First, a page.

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Thread: Curtis Martin-Immortal?

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    Jan 2005

    Curtis Martin-Immortal?


    Curtis Martin

    If you're already the best, how do you get better?
    Curtis Martin pondered that question in the offseason. He captured his first NFL rushing crown last season, amassing a career-high 1,697 yards, but he wasn't satisfied with his seemingly flawless performance. When he reviewed his season, he found an imperfection.

    Not enough long runs.

    Indeed, Martin became the first player in history to surpass the 1,500-yard mark without breaking a run longer than 25 yards. So he returned to the famous staircase along the seaside cliff in Santa Monica, Calif., where he trained before the 2004 season. This time, the Jets' star runner focused on speed work. He didn't run the 200 steps; he sprinted.

    "I ran full speed - or as fast as I could without tripping," Martin said during a break at training camp. "It really gave me a whole other level of conditioning and strength."

    Cynics will say it's impossible for a 32-year-old back, one with 13,366 yards on his odometer, to get faster. The way Martin sees it, it's not a matter of shaving fractions off his stopwatch time.

    "I can run with anybody for the first 30 yards," he said. "I want to be able to maintain my top-end speed over long distances. I want to get more big runs."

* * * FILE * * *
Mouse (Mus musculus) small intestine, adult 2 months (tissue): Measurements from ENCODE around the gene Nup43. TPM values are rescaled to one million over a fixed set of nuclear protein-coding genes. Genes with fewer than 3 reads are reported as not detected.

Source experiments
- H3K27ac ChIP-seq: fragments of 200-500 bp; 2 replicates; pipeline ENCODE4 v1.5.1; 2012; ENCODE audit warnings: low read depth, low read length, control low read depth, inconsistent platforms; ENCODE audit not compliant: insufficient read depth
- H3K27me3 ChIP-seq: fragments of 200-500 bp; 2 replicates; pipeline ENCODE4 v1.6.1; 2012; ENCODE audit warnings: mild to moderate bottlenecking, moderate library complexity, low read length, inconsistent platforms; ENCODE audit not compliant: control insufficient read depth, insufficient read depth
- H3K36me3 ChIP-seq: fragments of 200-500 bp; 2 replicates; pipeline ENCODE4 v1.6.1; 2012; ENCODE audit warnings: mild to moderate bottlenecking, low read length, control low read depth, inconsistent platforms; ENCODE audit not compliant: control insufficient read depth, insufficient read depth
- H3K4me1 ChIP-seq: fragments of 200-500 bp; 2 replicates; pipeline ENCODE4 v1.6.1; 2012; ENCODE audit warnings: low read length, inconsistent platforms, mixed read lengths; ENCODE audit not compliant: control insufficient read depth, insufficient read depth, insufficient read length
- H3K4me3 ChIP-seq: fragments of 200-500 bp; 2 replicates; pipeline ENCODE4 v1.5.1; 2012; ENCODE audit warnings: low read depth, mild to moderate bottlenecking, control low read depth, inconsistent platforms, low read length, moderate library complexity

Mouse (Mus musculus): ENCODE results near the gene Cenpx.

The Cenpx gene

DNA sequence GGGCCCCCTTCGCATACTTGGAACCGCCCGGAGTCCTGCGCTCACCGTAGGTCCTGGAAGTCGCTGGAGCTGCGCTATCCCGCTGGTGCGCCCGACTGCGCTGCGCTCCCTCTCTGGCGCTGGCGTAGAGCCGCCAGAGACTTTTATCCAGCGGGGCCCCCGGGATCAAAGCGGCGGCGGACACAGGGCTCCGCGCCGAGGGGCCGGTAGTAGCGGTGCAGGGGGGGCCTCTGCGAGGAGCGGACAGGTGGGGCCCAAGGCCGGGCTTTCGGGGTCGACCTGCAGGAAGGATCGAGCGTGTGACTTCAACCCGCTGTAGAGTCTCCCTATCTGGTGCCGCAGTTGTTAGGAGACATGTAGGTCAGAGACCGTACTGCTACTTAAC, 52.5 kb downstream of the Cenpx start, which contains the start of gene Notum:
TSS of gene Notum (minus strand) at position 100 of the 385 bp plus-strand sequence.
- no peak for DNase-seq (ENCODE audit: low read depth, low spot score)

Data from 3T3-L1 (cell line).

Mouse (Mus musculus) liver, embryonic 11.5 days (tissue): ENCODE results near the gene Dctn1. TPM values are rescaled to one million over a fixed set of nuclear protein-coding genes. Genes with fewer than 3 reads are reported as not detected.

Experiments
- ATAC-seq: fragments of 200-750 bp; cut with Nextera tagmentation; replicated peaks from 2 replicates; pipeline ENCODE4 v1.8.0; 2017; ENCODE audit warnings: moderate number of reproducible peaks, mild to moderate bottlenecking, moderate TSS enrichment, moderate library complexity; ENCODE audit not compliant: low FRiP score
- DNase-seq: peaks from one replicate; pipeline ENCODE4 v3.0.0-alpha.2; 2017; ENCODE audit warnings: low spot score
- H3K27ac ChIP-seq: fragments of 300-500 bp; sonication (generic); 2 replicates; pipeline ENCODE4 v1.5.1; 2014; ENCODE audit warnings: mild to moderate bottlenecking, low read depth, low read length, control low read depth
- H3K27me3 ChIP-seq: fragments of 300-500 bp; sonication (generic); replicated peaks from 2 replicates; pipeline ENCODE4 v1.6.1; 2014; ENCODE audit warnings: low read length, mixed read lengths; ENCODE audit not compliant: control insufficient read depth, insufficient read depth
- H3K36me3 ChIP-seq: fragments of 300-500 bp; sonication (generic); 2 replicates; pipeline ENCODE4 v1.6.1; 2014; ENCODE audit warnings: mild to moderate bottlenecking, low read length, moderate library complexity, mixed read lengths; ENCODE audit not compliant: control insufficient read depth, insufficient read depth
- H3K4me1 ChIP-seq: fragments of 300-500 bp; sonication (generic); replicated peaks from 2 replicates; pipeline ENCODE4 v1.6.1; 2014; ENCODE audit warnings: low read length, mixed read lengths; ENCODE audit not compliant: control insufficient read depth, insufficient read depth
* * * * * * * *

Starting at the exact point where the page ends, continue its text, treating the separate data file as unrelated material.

Martin was the oldest back in history to win the rushing crown - no player over 30 ever rushed for that many yards - but it also marked the first time in his 10-year career that he didn't break anything longer than 34 yards.

    In a way, it symbolized Martin's career: There weren't many spectacular plays, but he was spectacularly consistent. It moved him up to fourth on the all-time rushing list and probably secured a place in the Hall of Fame. He can afford to take a bow and fade gracefully into the shadows, but he's planning an encore.

    "I've always had an encore in mind," said Martin, who expects to play at least two more years. "I'm a guy who never lowers his standards. I'm always trying to outdo myself. I'm in as good a shape as I was last year."

    Martin declined to predict a yardage total, but he said confidently, "I don't expect too much to change, personally."

    But the Jets' offense has changed. Coordinator Paul Hackett, who loved to feed the ball to Martin, has been replaced by Mike Heimerdinger. Everyone in camp is buzzing about the new passing philosophy, how the Jets are planning to attack downfield. But how does Martin fit into the grand scheme?

    "I'm not dumb enough to take the leading rusher in the NFL and not give him the ball," Heimerdinger said. "Our head coach still believes in running the ball, so that's not going to change.

    "This isn't going to be the old Raider days of Daryle Lamonica, throwing the ball 70 yards," he continued. "We're going to try to be balanced. I'm not going to forget about No. 28 in the backfield."

    Changes in personnel could have an impact on Martin. He lost two rugged blockers to free agency, right tackle Kareem McKenzie and tight end Anthony Becht. Martin also lost his longtime understudy, LaMont Jordan, an ideal complement because of his power and speed.

    The new backup is former Chiefs scatback Derrick Blaylock, who must earn the trust of Herm Edwards. The Jets signed Blaylock with the idea of giving him a handful of carries per game, but it isn't easy to keep Martin on the bench. "I expect to get the ball as much as last year, especially with LaMont gone," said Martin, who set a career high with 371 carries.

    Martin was offered a day off Saturday; he declined. Edwards presented the same offer yesterday. Same response.

    The sprint is on.
    Last edited by jetsman51; 08-03-2005 at 12:23 AM.


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